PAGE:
Good Samaritan Act
Good Samaritan laws offer legal protection to people who give reasonable assistance to those who are, or who they believe to be, injured, ill, in peril, or otherwise incapacitated. The protection is intended to reduce bystanders' hesitation to assist, for fear of being sued or prosecuted for unintentional injury or wrongful death. An example of such a law in common-law areas of Canada: a good Samaritan doctrine is a legal principle that prevents a rescuer who has voluntarily helped a victim in distress from being successfully sued for wrongdoing. Its purpose is to keep people from being reluctant to help a stranger in need for fear of legal repercussions should they make some mistake in treatment. By contrast, a duty to act (rescue) law requires people to offer assistance, and holds those who fail to do so liable.
Good Samaritan laws may vary from jurisdiction to jurisdiction as do their interactions with various other legal principles, such as consent, parental rights and the right to refuse treatment. Most such laws do not apply to medical professionals' or career emergency responders' on-the-job conduct, but some extend protection to professional rescuers when they are acting in a volunteer capacity.
Any person may use an automated external defibrillator for the purpose of saving the life of another person in sudden cardiac death, subject to the following requirements:
(a) A Mississippi licensed physician must exercise medical control authority over the person using the AED to ensure compliance with requirements for training, emergency medical services (EMS) notification and maintenance;
(b) The person using the AED must have received appropriate training in cardiopulmonary resuscitation (CPR) and in the use of an AED by the
American Heart Association, American Red Cross, National Safety Council or other nationally recognized course in CPR and AED use;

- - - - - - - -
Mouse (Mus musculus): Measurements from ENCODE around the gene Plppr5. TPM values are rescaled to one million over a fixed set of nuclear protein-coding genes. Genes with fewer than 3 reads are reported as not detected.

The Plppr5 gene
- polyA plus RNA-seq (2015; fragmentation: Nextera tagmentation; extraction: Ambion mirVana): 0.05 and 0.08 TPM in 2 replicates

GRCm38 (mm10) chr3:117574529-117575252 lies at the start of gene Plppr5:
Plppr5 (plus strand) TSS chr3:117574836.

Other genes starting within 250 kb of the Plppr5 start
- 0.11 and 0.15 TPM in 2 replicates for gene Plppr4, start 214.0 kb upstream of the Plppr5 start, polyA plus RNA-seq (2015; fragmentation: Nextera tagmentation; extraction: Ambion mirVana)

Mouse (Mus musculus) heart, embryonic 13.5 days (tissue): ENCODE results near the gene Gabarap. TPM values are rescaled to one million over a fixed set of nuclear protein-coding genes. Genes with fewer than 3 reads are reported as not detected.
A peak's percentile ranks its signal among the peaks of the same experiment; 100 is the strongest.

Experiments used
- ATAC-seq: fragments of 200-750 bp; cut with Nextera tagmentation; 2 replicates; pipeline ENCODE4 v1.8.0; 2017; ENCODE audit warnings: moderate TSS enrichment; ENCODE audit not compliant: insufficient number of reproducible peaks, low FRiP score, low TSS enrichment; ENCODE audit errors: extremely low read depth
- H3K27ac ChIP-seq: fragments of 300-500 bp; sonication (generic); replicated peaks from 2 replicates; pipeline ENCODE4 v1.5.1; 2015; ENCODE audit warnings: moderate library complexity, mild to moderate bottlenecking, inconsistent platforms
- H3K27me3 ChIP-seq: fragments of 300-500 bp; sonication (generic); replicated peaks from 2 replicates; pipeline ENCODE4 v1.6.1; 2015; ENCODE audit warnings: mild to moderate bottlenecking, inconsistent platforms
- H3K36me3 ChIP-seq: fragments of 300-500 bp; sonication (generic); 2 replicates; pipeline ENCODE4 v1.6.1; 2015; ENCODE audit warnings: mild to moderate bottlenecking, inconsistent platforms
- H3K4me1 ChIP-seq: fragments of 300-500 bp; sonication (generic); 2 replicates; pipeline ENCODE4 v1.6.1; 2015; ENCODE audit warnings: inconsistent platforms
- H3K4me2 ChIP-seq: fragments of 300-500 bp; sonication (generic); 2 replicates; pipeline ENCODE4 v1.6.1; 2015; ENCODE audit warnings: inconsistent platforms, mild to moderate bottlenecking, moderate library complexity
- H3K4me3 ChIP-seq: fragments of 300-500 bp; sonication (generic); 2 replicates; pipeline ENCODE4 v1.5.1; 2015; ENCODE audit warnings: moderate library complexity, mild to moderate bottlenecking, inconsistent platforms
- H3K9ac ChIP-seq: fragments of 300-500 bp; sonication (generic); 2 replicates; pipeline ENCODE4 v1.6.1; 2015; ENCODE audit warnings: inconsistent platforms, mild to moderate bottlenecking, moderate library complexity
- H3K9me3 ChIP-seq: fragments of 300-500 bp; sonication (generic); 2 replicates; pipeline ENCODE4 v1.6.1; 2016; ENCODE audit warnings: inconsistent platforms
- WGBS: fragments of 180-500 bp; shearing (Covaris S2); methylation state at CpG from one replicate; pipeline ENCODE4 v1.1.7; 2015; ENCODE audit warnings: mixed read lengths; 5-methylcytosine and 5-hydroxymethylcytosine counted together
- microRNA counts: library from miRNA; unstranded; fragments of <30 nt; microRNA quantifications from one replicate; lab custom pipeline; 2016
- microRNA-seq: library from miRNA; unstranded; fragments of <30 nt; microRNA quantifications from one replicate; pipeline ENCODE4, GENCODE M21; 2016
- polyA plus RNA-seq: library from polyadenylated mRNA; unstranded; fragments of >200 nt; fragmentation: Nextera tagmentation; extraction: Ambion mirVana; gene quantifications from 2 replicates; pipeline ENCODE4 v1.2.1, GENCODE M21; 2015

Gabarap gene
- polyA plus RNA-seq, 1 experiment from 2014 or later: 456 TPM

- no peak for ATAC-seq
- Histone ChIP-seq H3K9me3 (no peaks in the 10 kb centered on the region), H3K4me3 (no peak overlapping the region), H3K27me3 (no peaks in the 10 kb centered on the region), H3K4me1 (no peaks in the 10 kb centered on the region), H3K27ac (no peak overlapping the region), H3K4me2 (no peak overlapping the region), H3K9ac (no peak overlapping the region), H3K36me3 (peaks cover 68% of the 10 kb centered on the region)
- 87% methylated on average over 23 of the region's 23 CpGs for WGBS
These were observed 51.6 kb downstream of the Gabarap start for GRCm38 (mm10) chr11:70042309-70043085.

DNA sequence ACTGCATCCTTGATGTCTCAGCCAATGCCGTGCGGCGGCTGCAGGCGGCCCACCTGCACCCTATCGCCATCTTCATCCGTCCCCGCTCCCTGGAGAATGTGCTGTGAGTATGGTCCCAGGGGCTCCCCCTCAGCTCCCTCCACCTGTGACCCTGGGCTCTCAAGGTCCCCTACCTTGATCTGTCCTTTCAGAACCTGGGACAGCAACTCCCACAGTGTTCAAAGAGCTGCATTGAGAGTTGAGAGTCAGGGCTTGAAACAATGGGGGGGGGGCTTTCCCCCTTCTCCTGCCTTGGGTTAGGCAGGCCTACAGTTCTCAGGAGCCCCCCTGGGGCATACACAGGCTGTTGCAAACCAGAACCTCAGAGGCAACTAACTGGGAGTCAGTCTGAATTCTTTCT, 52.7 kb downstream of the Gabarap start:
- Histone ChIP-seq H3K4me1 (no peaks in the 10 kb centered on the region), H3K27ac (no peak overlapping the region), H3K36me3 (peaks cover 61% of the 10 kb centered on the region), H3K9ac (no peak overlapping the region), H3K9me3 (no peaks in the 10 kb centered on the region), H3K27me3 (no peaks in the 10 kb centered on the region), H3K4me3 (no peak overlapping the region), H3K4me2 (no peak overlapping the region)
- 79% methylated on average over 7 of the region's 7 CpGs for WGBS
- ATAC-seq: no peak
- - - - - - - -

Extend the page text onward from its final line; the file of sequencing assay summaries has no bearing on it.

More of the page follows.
(c) The AED must not operate in a manual mode except when access control devices are in place or when appropriately licensed individuals such as registered nurses, physicians or emergency medical technician-paramedics utilize the AED; and
(d) Any person who renders emergency care or treatment on a person in sudden cardiac death by using an AED must activate the EMS system as soon as possible, and report any clinical use of the AED to the licensed physician.
(1) No duly licensed, practicing physician, physician assistant, dentist, registered nurse, licensed practical nurse, certified registered emergency medical technician, or any other person who, in good faith and in the exercise of reasonable care, renders emergency care to any injured person at the scene of an emergency, or in transporting the injured person to a point where medical assistance can be reasonably expected, shall be liable for any civil damages to the injured person as a result of any acts committed in good faith and in the exercise of reasonable care or omissions in good faith and in the exercise of reasonable care by such persons in rendering the emergency care to the injured person.
(2) (a) Any person who in good faith, with or without compensation, renders emergency care or treatment by the use of an automated external defibrillator (AED) in accordance with the provisions of Sections 41-60-31 through 41-60-35, as well as the person responsible for the site where the AED is located if the person has provided for compliance with the provisions of Sections 41-60-31 through 41-60-35, shall be immune from civil liability for any personal injury as a result of that care or treatment, or as a result of any act, or failure to act, in providing or arranging further medical treatment, where the person acts as an ordinary, reasonably prudent person would have acted under the same or similar circumstances and the person’s actions or failure to act does not amount to willful or wanton misconduct or gross negligence.